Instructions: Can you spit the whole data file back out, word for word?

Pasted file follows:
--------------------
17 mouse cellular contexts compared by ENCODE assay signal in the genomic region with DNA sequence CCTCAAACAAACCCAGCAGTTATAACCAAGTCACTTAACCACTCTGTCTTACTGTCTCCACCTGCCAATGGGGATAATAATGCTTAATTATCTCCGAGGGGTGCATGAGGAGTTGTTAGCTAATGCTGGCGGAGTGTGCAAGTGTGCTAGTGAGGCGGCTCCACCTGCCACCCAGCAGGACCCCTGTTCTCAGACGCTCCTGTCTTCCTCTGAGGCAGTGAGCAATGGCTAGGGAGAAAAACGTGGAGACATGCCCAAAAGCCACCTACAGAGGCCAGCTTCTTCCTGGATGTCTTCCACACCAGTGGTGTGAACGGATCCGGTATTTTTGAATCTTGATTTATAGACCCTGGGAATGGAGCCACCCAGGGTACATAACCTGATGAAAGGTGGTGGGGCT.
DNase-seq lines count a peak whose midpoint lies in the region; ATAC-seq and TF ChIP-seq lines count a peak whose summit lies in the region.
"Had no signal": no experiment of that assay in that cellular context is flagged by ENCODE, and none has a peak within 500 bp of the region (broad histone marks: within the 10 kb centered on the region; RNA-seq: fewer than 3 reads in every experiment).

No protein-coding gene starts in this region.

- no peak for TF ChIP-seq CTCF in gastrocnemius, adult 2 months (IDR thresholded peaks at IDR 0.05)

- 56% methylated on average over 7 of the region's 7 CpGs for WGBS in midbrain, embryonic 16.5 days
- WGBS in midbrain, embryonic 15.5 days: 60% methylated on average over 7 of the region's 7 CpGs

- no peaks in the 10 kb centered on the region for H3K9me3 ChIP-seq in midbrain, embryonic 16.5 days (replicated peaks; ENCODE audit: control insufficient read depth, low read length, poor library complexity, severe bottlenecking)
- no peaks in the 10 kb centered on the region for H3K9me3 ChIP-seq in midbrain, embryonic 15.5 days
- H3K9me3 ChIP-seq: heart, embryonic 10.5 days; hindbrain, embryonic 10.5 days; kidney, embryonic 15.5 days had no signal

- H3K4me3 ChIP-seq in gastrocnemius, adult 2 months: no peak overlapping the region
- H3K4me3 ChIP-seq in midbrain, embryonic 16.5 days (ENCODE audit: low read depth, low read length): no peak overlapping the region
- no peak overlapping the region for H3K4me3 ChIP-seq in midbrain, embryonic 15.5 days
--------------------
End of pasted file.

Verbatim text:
17 mouse cellular contexts compared by ENCODE assay signal in the genomic region with DNA sequence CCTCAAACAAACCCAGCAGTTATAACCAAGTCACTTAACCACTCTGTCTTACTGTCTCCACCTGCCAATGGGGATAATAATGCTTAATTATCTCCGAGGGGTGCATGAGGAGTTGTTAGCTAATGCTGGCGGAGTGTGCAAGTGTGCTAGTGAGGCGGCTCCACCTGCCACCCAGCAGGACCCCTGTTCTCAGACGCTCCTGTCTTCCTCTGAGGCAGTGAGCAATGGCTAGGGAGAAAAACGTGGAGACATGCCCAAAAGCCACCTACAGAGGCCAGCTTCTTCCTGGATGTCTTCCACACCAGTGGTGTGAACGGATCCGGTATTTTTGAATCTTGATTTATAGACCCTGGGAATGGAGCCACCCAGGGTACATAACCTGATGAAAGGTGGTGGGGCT.
DNase-seq lines count a peak whose midpoint lies in the region; ATAC-seq and TF ChIP-seq lines count a peak whose summit lies in the region.
"Had no signal": no experiment of that assay in that cellular context is flagged by ENCODE, and none has a peak within 500 bp of the region (broad histone marks: within the 10 kb centered on the region; RNA-seq: fewer than 3 reads in every experiment).

No protein-coding gene starts in this region.

- no peak for TF ChIP-seq CTCF in gastrocnemius, adult 2 months (IDR thresholded peaks at IDR 0.05)

- 56% methylated on average over 7 of the region's 7 CpGs for WGBS in midbrain, embryonic 16.5 days
- WGBS in midbrain, embryonic 15.5 days: 60% methylated on average over 7 of the region's 7 CpGs

- no peaks in the 10 kb centered on the region for H3K9me3 ChIP-seq in midbrain, embryonic 16.5 days (replicated peaks; ENCODE audit: control insufficient read depth, low read length, poor library complexity, severe bottlenecking)
- no peaks in the 10 kb centered on the region for H3K9me3 ChIP-seq in midbrain, embryonic 15.5 days
- H3K9me3 ChIP-seq: heart, embryonic 10.5 days; hindbrain, embryonic 10.5 days; kidney, embryonic 15.5 days had no signal

- H3K4me3 ChIP-seq in gastrocnemius, adult 2 months: no peak overlapping the region
- H3K4me3 ChIP-seq in midbrain, embryonic 16.5 days (ENCODE audit: low read depth, low read length): no peak overlapping the region
- no peak overlapping the region for H3K4me3 ChIP-seq in midbrain, embryonic 15.5 days